GE Aviation has successfully completed more aircraft re-engining programs for the U.S. Air Force than any other company. In fact, GE is the only company to have been involved in three successful U.S. Air Force aircraft re-engine programs of in-service aircraft.

That experience places GE in a unique position for the B-52 Stratofortress Commercial Engine Re-Engining Program (CERP) and makes us the top choice for the B-52. It’s worth taking a look at the three re-engining programs GE has completed with iconic Air Force aircraft.

KC-135R STRATOTANKER J57/TF33 to F108: A force multiplier for refueling In the 1980s, the F108 high-bypass turbofan (known as the CFM56-2* in commercial service) was selected to replace the KC-135’s existing TF33 propulsion, the same engine to be replaced during the B-52 commercial engine replacement program. The F108 enabled two tankers to do the work of three. With 25 percent better fuel efficiency and the ability to offload 50 percent more fuel, the re-designated KC-135R has proven to be a re-engining success story and force multiplier over the past four decades.

KC-135R Stratotanker. Photo credit: One Mile High Photography

U-2S DRAGON LADY J75 to F118: Elevating reconnaissance to new heights When the Air Force identified a need to re-engine its U-2R (a larger variant of the original U-2) in the late 1980s, GE offered its F118 engine, which had recently been qualified for the iconic B-2 bomber. Chosen to power the re-designated U-2S, the F118 provided both higher thrust and lower fuel burn, increasing payload and aircraft range by more than 1,200 miles, along with a decreased time to climb. Much like the F108 on the KC-135R, the re-engined U-2S served as a force multiplier for the Air Force fleet.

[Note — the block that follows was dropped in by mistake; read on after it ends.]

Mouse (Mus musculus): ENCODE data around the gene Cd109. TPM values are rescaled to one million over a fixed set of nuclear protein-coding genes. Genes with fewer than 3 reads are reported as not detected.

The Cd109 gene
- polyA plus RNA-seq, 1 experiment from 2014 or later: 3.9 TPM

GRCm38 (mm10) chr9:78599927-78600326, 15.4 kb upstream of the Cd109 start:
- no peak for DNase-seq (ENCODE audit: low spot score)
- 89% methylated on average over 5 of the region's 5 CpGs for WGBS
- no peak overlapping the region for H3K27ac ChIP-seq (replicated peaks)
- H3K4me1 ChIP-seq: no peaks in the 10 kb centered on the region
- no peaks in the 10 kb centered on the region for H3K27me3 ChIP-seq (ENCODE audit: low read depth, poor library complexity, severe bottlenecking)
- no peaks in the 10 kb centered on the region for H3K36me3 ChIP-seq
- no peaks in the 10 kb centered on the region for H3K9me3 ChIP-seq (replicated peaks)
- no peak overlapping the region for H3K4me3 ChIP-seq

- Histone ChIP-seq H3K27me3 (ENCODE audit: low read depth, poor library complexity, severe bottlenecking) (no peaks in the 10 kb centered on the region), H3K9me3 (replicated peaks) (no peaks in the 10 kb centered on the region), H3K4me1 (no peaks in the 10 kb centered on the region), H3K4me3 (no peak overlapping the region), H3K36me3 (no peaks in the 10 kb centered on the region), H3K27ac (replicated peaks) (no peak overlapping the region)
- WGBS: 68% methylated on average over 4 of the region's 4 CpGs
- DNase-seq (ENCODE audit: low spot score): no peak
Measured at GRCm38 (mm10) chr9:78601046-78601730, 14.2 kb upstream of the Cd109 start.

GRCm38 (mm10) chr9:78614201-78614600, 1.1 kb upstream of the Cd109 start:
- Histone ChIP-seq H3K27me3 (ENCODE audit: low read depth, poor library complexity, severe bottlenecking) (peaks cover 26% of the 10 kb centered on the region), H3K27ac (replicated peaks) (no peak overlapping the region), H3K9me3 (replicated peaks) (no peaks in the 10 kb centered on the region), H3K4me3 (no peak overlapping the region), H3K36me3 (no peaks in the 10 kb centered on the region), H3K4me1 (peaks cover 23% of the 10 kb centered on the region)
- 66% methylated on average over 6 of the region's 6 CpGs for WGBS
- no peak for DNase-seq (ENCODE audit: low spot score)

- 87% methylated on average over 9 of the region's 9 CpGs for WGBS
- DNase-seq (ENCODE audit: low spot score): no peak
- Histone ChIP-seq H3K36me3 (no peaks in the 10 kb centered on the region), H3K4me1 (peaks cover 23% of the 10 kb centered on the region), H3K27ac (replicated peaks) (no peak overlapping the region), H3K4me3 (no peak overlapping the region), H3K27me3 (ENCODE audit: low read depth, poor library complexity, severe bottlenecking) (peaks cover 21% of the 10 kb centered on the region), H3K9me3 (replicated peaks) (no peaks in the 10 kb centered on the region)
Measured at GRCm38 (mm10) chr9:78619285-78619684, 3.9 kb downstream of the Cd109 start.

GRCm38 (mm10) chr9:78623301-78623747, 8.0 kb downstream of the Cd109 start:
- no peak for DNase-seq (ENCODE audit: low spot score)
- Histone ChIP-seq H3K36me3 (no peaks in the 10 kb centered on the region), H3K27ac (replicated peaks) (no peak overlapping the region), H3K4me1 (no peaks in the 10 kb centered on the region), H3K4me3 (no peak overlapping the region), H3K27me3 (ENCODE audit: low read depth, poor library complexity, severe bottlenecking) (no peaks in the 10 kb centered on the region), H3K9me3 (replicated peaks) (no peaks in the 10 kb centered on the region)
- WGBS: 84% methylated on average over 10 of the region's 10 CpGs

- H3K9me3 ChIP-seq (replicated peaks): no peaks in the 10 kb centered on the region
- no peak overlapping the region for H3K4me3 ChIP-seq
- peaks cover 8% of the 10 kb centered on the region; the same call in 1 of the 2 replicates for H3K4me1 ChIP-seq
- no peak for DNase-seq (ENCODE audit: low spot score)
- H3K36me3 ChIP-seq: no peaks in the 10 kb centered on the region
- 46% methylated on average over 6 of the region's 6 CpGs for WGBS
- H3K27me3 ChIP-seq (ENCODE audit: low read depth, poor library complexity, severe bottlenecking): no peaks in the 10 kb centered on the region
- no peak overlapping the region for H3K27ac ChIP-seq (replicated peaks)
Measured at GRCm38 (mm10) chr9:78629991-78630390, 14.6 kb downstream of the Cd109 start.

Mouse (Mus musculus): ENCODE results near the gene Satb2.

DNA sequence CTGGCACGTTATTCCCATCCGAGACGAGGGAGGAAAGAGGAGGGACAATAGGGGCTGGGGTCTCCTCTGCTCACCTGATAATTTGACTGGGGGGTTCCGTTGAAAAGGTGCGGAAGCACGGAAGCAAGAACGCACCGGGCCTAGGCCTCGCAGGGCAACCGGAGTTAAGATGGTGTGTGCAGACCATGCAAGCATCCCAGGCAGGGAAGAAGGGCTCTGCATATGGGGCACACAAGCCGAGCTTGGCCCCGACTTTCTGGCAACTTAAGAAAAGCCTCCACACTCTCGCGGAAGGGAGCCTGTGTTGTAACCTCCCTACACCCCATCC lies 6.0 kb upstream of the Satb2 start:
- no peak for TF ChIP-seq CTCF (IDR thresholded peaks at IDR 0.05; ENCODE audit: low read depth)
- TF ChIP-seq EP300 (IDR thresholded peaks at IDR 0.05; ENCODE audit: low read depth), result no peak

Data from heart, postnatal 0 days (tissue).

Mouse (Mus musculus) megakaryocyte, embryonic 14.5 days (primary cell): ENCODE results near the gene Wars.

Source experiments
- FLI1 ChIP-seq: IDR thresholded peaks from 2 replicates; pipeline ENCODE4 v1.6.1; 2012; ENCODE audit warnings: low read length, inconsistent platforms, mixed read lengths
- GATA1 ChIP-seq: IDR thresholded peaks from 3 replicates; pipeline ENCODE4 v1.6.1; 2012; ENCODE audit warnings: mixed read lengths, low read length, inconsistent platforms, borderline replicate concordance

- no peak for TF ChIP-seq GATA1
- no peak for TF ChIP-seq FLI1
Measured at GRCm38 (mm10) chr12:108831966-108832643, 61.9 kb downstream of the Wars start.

U-2S Dragon Lady. Photo credit: Lockheed Martin

C-5M SUPER GALAXY TF39 to F138: Redefining global mobility The Air Force launched two C-5 modernization efforts, with GE’s F138 (the CF6-80C2 turbofan’s military designation) as the selection to power the newly designated C-5M Super Galaxy. The F138 delivered—offering an estimated $20 billion reduction in operating cost, access to twice as many airfields, and a 27 percent increase in unrefueled range, which avoided in-air refueling on many missions.

C-5M Super Galaxy. Photo credit: One Mile High Photography

Looking for more information on these re-engining efforts? Read the full B-52 re-engining white paper here. *CFM International is a 50/50 joint company between GE and Safran Aircraft Engines.